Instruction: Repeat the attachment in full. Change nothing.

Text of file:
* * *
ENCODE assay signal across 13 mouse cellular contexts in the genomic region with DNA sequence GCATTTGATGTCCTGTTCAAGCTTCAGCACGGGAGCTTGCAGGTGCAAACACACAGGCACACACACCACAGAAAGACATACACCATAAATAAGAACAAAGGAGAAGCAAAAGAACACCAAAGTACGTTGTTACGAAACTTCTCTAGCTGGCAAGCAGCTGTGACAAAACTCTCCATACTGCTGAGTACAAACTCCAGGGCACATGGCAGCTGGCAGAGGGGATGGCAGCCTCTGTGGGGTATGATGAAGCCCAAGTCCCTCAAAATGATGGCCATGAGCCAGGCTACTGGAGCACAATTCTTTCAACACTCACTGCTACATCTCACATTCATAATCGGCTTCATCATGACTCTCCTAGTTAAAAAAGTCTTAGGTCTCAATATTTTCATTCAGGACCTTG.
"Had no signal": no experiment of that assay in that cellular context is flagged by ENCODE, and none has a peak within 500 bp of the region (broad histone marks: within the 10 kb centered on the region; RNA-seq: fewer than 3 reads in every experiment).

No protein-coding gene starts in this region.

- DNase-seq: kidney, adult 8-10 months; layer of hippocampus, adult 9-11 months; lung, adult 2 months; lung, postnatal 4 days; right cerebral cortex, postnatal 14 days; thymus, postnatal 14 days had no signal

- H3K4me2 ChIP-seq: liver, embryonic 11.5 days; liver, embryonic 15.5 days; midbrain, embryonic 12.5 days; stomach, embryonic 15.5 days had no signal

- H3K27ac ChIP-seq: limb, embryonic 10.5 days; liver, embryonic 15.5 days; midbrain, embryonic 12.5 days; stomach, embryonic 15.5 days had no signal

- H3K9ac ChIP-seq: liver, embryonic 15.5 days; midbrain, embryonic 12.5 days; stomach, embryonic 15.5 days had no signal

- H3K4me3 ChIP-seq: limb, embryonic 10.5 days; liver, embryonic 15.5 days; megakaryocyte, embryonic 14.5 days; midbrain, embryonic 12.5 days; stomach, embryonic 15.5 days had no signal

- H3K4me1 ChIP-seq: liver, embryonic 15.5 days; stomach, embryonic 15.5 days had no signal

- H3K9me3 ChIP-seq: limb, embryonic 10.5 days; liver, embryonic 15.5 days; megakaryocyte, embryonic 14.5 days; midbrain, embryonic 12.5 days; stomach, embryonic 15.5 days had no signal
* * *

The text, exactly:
ENCODE assay signal across 13 mouse cellular contexts in the genomic region with DNA sequence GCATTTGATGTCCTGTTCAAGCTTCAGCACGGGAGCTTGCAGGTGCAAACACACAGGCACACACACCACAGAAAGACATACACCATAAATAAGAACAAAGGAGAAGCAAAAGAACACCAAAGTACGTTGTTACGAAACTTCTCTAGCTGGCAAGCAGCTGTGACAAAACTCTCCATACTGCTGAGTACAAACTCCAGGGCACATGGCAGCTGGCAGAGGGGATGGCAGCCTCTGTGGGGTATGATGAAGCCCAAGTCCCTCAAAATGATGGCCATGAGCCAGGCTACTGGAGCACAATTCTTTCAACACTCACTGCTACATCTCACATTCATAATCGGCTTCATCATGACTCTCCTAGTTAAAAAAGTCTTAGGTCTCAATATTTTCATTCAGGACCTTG.
"Had no signal": no experiment of that assay in that cellular context is flagged by ENCODE, and none has a peak within 500 bp of the region (broad histone marks: within the 10 kb centered on the region; RNA-seq: fewer than 3 reads in every experiment).

No protein-coding gene starts in this region.

- DNase-seq: kidney, adult 8-10 months; layer of hippocampus, adult 9-11 months; lung, adult 2 months; lung, postnatal 4 days; right cerebral cortex, postnatal 14 days; thymus, postnatal 14 days had no signal

- H3K4me2 ChIP-seq: liver, embryonic 11.5 days; liver, embryonic 15.5 days; midbrain, embryonic 12.5 days; stomach, embryonic 15.5 days had no signal

- H3K27ac ChIP-seq: limb, embryonic 10.5 days; liver, embryonic 15.5 days; midbrain, embryonic 12.5 days; stomach, embryonic 15.5 days had no signal

- H3K9ac ChIP-seq: liver, embryonic 15.5 days; midbrain, embryonic 12.5 days; stomach, embryonic 15.5 days had no signal

- H3K4me3 ChIP-seq: limb, embryonic 10.5 days; liver, embryonic 15.5 days; megakaryocyte, embryonic 14.5 days; midbrain, embryonic 12.5 days; stomach, embryonic 15.5 days had no signal

- H3K4me1 ChIP-seq: liver, embryonic 15.5 days; stomach, embryonic 15.5 days had no signal

- H3K9me3 ChIP-seq: limb, embryonic 10.5 days; liver, embryonic 15.5 days; megakaryocyte, embryonic 14.5 days; midbrain, embryonic 12.5 days; stomach, embryonic 15.5 days had no signal